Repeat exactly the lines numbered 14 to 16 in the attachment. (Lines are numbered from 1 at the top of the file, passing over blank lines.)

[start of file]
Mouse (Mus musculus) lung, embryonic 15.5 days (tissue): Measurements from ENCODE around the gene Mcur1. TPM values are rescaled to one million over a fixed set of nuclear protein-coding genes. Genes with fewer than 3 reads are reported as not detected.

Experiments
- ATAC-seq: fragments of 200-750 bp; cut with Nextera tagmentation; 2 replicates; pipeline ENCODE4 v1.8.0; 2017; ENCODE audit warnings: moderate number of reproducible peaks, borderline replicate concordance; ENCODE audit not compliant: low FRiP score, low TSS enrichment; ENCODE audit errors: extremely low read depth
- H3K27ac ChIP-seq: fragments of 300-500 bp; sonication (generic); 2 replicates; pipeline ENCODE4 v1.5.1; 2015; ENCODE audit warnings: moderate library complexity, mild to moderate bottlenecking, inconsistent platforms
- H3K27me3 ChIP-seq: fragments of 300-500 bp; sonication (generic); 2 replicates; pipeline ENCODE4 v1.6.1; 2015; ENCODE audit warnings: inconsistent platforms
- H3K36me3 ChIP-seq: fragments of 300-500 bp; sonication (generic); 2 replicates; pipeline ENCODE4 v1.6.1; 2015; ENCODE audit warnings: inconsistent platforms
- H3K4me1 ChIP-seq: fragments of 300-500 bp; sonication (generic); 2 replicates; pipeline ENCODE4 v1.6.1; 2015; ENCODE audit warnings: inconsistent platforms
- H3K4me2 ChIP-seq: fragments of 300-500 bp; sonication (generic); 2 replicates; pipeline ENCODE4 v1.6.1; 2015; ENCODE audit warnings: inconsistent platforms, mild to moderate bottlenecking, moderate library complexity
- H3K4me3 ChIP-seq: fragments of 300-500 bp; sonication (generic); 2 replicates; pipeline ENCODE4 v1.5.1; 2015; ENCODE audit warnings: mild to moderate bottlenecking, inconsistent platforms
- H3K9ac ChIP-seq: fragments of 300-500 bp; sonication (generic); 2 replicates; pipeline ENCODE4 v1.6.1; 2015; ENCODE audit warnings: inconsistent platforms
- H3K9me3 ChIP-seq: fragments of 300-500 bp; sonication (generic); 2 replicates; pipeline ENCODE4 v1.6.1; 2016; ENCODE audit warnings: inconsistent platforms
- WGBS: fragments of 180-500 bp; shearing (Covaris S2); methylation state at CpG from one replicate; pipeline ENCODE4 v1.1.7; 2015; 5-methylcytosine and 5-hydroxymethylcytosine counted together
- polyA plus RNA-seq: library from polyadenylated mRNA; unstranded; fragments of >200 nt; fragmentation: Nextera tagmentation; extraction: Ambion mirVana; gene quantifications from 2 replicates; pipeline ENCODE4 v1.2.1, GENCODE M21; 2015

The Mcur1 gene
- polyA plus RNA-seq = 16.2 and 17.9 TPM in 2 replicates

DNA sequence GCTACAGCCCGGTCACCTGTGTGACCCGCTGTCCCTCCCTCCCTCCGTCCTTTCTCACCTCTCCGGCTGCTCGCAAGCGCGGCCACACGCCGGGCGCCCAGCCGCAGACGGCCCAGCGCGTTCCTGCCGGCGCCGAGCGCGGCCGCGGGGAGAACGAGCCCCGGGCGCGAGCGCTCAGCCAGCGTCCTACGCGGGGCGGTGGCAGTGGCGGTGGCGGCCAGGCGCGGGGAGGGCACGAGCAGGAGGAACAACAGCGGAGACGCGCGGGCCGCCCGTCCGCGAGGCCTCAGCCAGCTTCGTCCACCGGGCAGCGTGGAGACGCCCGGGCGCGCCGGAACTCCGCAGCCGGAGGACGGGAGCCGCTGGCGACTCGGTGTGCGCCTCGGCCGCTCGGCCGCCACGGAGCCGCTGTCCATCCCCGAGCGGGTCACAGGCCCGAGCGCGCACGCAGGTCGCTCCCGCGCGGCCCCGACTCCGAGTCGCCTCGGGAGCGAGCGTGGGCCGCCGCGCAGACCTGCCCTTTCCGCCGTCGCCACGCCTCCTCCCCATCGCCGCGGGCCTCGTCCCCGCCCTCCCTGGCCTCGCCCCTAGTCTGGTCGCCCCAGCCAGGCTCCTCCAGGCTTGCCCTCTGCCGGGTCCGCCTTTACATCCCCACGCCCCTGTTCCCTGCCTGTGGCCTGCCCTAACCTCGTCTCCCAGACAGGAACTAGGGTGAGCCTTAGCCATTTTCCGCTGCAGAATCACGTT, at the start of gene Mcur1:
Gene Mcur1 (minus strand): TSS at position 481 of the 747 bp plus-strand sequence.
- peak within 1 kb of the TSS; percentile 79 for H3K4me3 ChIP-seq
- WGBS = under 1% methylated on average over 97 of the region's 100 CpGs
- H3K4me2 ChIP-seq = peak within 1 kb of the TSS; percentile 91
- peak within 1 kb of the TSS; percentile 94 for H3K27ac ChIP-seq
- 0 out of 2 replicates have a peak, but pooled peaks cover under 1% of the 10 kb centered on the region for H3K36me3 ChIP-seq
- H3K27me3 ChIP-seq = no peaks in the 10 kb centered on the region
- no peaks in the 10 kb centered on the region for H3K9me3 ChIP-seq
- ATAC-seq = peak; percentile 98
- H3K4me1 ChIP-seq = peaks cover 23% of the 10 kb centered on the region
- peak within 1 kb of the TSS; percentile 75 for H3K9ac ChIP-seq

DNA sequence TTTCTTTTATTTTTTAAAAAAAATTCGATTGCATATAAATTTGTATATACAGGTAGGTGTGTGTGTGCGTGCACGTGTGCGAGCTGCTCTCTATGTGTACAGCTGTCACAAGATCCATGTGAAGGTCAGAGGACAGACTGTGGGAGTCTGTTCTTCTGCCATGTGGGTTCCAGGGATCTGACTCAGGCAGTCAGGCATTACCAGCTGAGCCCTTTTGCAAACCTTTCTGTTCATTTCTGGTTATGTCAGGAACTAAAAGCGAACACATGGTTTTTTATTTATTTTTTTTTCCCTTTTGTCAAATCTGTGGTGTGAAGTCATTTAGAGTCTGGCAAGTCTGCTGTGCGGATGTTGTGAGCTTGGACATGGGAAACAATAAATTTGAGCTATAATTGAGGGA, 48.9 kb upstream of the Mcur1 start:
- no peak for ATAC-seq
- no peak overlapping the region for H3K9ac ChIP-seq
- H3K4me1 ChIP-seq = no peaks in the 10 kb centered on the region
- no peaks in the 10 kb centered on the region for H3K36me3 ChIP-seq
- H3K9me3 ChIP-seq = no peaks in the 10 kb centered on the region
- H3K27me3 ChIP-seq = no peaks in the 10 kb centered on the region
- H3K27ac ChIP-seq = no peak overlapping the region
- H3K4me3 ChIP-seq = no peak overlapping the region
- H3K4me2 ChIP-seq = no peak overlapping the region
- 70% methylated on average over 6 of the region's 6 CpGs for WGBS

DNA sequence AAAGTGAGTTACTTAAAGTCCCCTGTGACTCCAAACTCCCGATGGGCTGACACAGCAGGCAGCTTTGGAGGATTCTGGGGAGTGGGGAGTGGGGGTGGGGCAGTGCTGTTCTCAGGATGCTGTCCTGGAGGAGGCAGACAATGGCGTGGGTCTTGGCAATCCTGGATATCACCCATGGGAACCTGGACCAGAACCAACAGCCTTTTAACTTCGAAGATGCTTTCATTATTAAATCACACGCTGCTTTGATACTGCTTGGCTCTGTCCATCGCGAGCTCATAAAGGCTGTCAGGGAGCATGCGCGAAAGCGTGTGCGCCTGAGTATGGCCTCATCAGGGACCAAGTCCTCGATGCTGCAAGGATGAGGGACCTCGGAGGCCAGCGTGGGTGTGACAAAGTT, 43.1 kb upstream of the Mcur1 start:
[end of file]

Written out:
The Mcur1 gene
- polyA plus RNA-seq = 16.2 and 17.9 TPM in 2 replicates

DNA sequence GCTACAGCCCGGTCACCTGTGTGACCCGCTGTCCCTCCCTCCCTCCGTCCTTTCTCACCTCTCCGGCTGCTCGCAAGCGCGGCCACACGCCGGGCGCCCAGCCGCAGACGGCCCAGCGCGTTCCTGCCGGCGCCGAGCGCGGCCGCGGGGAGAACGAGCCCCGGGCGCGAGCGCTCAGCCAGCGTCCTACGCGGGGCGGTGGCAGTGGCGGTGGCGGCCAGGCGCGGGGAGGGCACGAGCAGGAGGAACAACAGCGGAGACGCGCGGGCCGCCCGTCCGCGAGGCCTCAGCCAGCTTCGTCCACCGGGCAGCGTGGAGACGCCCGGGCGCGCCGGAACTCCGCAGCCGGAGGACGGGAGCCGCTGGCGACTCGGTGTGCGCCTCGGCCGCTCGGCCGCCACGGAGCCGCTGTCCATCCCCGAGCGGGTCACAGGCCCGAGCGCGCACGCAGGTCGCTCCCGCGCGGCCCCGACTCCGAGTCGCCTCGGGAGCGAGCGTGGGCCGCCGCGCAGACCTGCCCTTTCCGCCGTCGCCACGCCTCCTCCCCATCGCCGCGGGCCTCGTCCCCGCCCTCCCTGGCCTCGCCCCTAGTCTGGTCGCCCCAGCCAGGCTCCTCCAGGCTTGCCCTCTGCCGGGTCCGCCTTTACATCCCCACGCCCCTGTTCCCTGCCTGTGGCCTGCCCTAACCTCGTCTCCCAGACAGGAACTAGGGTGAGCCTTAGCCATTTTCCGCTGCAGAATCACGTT, at the start of gene Mcur1: